Naughty and Nice - Pinup art is a popular subcategory in the field of illustration. “It generally depicts pneumatic young ladies in various states of undress, often in situations of a perilous nature or coyly vamping it up in a domestic setting,” says Nichol. “Designed to appeal to the mid 20th-century male libido, they have considerable appeal to young collectors today with a keen sense of kitsch and are often acquired, one suspects, with a postmodern wink,” he adds, noting that Gil Elvgren, Enoch Bolles, and Alberto Vargas—a regular in the pages of Esquire and later, Playboy—are the major names in the field. According to Rau, some buyers might surprise people. “Pinup girls are liked more by women than by men today,” he contends. And the market is growing, though prices pale in comparison with Rockwell’s, for example. In 2011, Elvgren’s Gay Nymph, 1947, realized $286,800 at Heritage Auctions, a record for the artist, a graduate of the American Academy of Art in Chicago. The work had belonged to Charles Martignette, whose collection of illustration art sold for more than $21.7.million over the course of nearly six years at Heritage.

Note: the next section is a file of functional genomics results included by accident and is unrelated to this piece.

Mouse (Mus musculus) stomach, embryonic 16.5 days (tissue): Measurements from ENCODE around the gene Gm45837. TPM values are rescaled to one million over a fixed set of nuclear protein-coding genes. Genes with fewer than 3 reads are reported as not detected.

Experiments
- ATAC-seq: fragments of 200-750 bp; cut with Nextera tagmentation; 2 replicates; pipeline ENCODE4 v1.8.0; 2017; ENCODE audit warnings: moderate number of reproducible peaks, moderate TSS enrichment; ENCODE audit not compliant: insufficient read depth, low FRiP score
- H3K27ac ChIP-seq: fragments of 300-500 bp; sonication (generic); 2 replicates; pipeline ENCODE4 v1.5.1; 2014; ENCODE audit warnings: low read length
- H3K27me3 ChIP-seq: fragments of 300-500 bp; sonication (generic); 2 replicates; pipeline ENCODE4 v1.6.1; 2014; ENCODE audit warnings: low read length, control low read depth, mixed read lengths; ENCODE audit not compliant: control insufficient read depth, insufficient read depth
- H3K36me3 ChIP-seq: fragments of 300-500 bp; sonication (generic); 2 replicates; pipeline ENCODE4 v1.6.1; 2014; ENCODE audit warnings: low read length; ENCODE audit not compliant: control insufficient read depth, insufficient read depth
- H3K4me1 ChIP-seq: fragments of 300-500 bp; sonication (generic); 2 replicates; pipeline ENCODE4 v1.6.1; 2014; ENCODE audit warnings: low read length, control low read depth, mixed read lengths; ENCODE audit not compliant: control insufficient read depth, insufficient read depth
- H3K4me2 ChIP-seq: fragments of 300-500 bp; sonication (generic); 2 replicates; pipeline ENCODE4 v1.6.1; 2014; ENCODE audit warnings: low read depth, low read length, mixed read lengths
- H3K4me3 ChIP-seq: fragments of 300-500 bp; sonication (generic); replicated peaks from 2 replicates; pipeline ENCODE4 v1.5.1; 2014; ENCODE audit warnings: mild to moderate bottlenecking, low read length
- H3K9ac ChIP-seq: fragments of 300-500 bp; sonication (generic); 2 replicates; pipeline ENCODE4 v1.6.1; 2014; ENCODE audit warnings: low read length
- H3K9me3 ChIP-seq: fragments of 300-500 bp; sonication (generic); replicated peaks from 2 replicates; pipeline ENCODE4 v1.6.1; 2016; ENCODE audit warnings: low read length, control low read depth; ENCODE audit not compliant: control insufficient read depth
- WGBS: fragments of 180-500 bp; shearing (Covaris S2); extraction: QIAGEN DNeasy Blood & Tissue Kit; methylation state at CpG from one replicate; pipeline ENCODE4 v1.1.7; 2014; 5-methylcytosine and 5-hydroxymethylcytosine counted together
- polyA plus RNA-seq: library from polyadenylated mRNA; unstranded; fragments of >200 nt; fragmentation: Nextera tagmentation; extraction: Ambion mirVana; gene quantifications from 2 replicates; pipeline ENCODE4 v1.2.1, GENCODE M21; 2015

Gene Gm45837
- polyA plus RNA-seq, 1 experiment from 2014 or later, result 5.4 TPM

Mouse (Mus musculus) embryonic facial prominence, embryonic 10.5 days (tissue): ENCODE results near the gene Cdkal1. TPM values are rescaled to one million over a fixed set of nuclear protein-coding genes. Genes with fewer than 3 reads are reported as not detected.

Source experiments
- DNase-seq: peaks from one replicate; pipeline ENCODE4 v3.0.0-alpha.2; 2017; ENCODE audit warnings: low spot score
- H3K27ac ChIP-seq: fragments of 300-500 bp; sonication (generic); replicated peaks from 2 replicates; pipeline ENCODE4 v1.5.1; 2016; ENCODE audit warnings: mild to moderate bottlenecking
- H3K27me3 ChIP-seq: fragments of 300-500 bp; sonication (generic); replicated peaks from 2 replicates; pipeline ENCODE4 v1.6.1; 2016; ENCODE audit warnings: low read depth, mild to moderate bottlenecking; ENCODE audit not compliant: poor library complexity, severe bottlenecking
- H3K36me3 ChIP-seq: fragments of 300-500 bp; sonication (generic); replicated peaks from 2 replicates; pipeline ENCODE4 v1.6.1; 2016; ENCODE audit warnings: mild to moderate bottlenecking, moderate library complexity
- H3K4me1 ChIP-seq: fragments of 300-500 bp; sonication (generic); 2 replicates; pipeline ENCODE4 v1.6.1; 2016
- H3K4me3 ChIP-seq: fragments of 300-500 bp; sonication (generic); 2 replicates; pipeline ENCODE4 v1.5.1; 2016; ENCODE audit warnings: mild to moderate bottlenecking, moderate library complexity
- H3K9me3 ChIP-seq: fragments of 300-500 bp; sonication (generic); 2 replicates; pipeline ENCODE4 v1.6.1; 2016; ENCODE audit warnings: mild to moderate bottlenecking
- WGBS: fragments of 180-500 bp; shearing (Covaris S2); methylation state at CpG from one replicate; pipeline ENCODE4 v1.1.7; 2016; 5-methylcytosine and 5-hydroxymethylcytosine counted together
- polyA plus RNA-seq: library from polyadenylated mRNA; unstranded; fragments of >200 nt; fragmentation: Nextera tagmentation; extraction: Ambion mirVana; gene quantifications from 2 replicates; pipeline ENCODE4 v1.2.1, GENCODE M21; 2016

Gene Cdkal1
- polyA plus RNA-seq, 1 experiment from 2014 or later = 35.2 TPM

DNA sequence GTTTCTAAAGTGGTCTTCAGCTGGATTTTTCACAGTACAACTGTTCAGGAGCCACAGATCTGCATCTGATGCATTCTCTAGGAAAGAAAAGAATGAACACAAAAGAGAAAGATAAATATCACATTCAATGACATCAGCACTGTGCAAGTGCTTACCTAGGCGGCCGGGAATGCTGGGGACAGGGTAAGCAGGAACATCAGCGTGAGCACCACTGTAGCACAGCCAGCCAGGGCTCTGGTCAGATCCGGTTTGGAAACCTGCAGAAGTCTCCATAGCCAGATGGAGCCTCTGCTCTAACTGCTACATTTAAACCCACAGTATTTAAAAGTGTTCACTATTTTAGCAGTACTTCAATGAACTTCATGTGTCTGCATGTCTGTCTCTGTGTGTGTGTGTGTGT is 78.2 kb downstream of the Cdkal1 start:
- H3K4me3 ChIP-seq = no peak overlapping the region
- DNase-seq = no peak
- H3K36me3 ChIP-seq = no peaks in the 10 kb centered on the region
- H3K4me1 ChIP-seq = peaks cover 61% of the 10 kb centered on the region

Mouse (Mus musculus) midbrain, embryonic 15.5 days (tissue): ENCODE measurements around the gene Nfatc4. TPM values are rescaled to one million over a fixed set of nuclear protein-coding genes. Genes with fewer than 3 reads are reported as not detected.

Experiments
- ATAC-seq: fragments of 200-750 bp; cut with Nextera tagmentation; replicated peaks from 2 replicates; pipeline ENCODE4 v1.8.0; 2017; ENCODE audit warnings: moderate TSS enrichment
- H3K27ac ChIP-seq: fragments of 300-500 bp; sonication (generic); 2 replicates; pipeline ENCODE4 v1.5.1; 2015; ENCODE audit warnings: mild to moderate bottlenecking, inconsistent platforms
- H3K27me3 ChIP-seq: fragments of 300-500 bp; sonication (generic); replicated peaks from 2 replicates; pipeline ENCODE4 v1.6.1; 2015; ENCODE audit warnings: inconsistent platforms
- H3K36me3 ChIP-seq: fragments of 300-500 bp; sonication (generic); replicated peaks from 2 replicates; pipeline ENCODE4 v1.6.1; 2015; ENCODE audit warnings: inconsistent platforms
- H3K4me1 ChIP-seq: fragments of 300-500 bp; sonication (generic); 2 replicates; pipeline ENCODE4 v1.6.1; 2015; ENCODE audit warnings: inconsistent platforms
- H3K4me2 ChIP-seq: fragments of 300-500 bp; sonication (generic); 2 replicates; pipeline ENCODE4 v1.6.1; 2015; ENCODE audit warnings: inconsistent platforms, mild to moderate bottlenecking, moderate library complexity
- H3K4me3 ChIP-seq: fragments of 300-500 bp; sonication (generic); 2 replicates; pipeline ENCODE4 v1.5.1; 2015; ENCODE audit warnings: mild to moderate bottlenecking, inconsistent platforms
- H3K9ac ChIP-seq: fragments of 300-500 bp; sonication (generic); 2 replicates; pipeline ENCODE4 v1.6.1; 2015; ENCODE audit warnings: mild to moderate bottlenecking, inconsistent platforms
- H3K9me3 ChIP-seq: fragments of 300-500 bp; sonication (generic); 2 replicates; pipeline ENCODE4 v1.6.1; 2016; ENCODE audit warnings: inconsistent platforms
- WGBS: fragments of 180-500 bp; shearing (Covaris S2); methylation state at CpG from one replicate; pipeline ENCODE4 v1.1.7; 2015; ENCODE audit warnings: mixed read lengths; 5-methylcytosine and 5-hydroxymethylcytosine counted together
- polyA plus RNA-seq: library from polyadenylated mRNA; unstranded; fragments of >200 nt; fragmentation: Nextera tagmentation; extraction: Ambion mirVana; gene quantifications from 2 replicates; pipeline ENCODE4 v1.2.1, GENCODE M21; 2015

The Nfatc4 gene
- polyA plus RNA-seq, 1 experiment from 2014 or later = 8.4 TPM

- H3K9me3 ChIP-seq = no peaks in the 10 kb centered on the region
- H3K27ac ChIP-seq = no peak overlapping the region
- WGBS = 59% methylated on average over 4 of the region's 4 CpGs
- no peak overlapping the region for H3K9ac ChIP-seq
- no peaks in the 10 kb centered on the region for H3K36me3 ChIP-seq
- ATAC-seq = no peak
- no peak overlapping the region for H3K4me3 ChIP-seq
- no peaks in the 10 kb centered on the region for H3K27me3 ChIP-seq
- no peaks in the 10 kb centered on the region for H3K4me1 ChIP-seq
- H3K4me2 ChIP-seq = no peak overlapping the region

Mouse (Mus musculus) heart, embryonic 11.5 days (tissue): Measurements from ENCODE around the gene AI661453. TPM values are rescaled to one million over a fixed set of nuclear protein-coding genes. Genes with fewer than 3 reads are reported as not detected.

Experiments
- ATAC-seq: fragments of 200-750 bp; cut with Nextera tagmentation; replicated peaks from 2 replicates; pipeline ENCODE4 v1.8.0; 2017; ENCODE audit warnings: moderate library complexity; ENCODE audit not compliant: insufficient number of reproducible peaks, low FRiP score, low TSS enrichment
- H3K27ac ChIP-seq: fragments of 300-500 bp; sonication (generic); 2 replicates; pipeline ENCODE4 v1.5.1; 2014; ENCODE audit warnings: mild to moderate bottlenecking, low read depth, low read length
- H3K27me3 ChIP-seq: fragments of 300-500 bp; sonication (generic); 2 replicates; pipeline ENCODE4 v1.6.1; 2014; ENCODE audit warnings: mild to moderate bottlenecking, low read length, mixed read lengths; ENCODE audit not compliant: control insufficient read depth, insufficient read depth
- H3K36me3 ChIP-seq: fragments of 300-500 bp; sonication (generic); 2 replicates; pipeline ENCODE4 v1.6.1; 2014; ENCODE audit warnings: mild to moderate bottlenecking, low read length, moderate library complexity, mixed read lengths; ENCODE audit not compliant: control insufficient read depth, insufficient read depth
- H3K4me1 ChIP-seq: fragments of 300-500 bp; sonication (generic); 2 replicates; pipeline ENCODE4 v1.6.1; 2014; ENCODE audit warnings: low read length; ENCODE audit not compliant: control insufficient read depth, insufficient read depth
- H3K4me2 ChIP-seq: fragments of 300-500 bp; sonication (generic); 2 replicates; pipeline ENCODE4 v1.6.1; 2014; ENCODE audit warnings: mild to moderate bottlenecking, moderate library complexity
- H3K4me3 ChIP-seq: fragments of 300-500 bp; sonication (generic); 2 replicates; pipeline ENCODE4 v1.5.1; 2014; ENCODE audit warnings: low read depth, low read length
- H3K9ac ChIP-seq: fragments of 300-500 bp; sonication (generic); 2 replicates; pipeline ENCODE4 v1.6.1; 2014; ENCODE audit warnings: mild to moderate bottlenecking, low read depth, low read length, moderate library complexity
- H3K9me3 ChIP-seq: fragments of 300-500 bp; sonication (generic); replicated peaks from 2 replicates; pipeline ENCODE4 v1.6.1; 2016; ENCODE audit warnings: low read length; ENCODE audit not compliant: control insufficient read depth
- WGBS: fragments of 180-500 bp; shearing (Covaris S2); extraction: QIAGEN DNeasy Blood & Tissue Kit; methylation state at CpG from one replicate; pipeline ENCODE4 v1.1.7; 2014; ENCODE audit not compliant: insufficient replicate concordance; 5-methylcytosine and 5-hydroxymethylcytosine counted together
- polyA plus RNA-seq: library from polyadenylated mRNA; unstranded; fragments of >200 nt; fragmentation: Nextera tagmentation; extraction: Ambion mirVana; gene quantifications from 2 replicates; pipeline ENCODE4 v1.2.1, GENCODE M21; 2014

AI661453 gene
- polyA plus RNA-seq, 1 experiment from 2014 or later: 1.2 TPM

Where to Find Them - Examples by leading artists in the category are found in several notable museum collections across the country—among them, the National Museum of American Illustration in Newport, Rhode Island; the Metropolitan Museum of Art in New York; the Smithsonian American Art Museum in Washington, D.C.; and the Philadelphia Museum of Art. The Lucas Museum of Narrative Art is slated to open in Chicago in 2018 and “will only add to its luster as a collecting area,” says Nichol. Established dealers in the category include the American Illustrators Gallery in New York; M.S. Rau Antiques in New Orleans; the Illustrated Gallery in Philadelphia; Somerville Manning Gallery in Greenville, Delaware; R..Michelson Galleries in Northampton, Massachusetts; and the Illustrationcupboard Gallery in London. Auction houses that regularly host illustration sales include Christie’s and Sotheby’s, where buyers can find works by Rockwell, Wyeth, Leyendecker, and others at the American art auctions each fall and spring. Freeman’s in Philadelphia also hosts regular sales, including its American Art and Pennsylvania Impressionists auction, which totaled $4 million in December 2015, as does Swann Auction Galleries in New York, which hosts a sale each January. Heritage Auctions, based in Dallas, is another market leader in the category, for which it hosts semiannual sales.